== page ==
The Eclogues: Dual Language Edition

Overview

DAMOETAS Hold! not so ready with your jeers at men! We know who once, and in what shrine with you- The he-goats looked aside- the light nymphs laughed.
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Overview

DAMOETAS Hold! not so ready with your jeers at men! We know who once, and in what shrine with you- The he-goats looked aside- the light nymphs laughed.
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Product Details

  • ISBN-13: 9780140444193
  • Publisher: Penguin Group (USA)
  • Publication date: 5/28/1984
  • Series: Penguin Classics Series
  • Edition description: Dual Language
  • Pages: 144
  • Sales rank: 794,040
  • Product dimensions: 5.21 (w) x 7.83 (h) x 0.38 (d)

Meet the Author

Virgil, born in 70 B.C., is best remembered for his masterpiece, The Aeneid. He earned great favor by portraying Augustus as a descendant of the half-god, half-man Aeneas. Although Virgil swore on his deathbed that The Aeneid was incomplete and unworthy, it has been considered one of the greatest works of Western literature for more than two thousand years.

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Table of Contents

The Eclogues Acknowledgments

Introduction

The Eclogues

Notes

Select Bibliography

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  • Anonymous

    Posted June 3, 2004

    'O if you'd only fancy life with me in the country...'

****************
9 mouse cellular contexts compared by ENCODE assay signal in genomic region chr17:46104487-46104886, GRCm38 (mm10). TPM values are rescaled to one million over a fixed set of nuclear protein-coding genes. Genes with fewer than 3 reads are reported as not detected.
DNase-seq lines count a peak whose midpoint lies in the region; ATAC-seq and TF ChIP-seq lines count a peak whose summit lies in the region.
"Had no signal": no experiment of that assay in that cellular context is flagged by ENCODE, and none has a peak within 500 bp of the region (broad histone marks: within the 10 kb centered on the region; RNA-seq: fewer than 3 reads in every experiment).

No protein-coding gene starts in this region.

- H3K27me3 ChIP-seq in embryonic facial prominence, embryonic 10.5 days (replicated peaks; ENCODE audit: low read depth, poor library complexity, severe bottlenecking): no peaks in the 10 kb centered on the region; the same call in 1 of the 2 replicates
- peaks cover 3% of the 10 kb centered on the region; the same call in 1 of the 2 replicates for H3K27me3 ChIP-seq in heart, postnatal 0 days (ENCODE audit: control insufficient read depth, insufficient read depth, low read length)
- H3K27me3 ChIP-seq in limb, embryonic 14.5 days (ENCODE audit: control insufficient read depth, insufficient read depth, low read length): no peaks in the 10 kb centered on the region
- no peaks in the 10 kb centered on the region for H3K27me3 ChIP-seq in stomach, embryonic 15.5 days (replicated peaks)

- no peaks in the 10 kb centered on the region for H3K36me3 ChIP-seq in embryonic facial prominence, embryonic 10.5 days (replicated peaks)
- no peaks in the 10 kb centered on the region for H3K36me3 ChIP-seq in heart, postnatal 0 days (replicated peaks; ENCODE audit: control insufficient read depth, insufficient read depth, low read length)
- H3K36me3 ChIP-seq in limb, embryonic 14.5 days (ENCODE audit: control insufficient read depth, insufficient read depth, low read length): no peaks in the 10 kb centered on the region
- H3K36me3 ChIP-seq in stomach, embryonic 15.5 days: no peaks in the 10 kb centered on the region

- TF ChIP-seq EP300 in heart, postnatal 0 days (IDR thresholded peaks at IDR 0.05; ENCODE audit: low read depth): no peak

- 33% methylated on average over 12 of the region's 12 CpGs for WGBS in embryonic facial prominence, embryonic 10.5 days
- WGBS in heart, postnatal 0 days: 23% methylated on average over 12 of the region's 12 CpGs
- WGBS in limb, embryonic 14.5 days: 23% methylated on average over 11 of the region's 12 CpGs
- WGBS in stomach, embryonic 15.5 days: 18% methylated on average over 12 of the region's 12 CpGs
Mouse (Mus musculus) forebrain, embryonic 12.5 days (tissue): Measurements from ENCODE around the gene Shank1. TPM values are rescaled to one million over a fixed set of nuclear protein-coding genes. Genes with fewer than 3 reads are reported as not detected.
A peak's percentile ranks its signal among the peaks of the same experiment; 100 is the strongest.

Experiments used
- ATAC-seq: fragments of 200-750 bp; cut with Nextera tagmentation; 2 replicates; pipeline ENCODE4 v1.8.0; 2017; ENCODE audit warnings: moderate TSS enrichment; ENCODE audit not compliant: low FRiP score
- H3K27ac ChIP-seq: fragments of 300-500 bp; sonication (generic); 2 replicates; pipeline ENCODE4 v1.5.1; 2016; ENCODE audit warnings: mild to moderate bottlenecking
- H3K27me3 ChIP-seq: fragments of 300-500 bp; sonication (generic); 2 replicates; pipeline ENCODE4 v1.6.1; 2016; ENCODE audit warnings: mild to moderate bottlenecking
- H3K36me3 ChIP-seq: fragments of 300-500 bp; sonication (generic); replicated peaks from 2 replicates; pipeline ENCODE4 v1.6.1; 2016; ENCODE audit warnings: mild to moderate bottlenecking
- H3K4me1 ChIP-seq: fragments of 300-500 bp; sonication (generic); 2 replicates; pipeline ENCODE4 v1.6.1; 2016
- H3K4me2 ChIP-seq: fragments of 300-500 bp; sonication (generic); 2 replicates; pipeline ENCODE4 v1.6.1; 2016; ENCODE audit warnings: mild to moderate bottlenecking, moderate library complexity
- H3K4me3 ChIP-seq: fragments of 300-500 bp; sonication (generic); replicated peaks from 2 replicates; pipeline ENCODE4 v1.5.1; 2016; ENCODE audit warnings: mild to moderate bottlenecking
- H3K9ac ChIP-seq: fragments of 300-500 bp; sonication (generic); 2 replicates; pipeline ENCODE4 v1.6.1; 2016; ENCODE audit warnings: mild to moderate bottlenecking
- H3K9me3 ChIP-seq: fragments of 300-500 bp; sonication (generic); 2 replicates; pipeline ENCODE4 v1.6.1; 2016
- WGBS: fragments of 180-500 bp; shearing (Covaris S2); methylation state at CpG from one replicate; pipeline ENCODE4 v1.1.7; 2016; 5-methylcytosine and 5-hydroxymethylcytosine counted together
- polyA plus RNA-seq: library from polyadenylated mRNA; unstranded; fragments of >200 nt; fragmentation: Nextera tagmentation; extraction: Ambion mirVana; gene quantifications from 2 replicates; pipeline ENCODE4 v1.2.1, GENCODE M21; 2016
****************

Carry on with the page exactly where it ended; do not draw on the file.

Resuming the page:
This review is of the Penguin Classics edition of -The Eclogues-, translated by Guy Lee, 1984, 131 pp. An 'eclogue' is a pastoral poem (from the Latin meaning 'shepherd, or herdsman'). These 10 Eclogues by Virgil contain poems about shepherds, laments by shepherds to heartless beloveds, singing matches between shepherds, 'prophecy' (of a new golden age), lamenting song for the death of a beloved, a poetic recounting of the beginning of things and the Muses' gift of bucolic song, recounting of song contests and their subjects, the sad recounting of evictions from farms, and pining away for unrequited love. However, the poems are also 'contemporary' in that they contain 'hidden' reference to political, social, and personal events related to the Rome of Virgil's time (Virgil's life extending from 70 to 19 B.C.). According to the Introduction, these poems were written between 42 and 37 B.C. This Penguin edition is formatted very well, with a very informative Introduction relating Virgil's poems to those of the Greek Bucolic poet, Theocritus, one page introductions to each Eclogue, Notes to explain phrases and allusions, and a very extensive Select Bibliography. The slight caution, here, is the poetic format which Lee has chosen for his translation. The poetic form is readable and understandable, but not as fluid and fully developed as the prose translation by H.R. Fairclough (Revised by G.P. Goold) in the Loeb Classical Library volume 63, Harvard University Press, which contains the -Eclogues-, the -Georgics-, and the -Aeneid- (Books 1-6). Lee's translation and poetic presentation of the beginning of Eclogue I is: Tityrus, lying back beneath wide beechen cover,/You meditate the woodland Muse on slender oat/. Fairclough's prose presentation in the Loeb edition is: You, Tityrus, lie under the canopy of a spreading beech, wooing the woodland Muse on slender reed (musical flute). The Penguin gets 4 stars for poetic form, and 5 stars for format, supplementary information, and price.

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